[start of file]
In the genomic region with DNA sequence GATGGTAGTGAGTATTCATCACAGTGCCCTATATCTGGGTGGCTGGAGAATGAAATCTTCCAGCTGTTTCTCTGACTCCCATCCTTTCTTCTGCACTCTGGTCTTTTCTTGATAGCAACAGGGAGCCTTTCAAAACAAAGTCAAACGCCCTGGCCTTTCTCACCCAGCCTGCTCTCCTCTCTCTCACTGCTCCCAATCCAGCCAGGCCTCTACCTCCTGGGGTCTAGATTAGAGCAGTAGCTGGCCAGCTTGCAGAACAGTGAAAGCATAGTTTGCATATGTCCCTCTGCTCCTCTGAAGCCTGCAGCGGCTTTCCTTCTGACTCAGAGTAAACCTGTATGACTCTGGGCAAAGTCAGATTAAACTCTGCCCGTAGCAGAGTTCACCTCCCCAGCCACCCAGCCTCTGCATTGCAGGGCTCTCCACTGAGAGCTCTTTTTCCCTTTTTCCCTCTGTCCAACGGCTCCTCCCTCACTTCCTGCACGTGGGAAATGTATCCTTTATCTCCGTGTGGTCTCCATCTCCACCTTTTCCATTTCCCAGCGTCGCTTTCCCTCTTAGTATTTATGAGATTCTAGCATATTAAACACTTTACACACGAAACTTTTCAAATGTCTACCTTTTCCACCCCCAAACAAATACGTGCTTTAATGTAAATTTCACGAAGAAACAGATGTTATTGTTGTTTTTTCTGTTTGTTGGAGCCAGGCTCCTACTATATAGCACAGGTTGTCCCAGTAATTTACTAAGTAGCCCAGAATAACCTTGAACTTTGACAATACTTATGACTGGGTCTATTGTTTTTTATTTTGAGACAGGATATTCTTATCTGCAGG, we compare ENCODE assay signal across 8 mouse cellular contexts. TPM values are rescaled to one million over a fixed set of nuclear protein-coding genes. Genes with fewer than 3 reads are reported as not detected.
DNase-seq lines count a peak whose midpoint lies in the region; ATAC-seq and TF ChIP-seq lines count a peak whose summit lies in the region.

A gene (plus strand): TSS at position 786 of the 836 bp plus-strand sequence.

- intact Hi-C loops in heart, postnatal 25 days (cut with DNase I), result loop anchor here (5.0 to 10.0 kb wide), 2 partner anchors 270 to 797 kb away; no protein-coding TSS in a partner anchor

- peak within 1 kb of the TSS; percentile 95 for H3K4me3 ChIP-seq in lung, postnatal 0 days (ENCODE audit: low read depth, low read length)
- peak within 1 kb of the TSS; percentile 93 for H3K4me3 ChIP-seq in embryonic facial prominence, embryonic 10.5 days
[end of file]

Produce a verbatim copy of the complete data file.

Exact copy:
In the genomic region with DNA sequence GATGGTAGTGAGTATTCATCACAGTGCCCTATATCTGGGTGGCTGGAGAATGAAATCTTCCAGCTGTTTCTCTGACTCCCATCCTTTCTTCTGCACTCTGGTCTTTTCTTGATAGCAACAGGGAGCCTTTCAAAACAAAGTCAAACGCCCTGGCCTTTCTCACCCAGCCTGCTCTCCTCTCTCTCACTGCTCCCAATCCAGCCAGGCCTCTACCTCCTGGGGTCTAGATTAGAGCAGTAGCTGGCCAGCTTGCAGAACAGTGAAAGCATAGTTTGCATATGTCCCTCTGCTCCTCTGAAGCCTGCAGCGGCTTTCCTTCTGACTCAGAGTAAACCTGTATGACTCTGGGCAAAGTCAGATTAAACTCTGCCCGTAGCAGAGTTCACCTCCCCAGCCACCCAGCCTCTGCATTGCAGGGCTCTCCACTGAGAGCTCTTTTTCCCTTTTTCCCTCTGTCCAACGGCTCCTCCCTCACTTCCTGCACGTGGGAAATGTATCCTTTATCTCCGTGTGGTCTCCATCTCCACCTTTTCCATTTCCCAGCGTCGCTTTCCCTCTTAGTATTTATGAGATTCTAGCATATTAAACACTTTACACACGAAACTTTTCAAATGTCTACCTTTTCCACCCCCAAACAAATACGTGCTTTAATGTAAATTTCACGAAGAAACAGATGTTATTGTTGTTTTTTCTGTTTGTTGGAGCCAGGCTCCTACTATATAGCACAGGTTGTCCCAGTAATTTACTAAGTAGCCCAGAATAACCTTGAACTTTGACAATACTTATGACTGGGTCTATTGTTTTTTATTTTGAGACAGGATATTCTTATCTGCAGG, we compare ENCODE assay signal across 8 mouse cellular contexts. TPM values are rescaled to one million over a fixed set of nuclear protein-coding genes. Genes with fewer than 3 reads are reported as not detected.
DNase-seq lines count a peak whose midpoint lies in the region; ATAC-seq and TF ChIP-seq lines count a peak whose summit lies in the region.

A gene (plus strand): TSS at position 786 of the 836 bp plus-strand sequence.

- intact Hi-C loops in heart, postnatal 25 days (cut with DNase I), result loop anchor here (5.0 to 10.0 kb wide), 2 partner anchors 270 to 797 kb away; no protein-coding TSS in a partner anchor

- peak within 1 kb of the TSS; percentile 95 for H3K4me3 ChIP-seq in lung, postnatal 0 days (ENCODE audit: low read depth, low read length)
- peak within 1 kb of the TSS; percentile 93 for H3K4me3 ChIP-seq in embryonic facial prominence, embryonic 10.5 days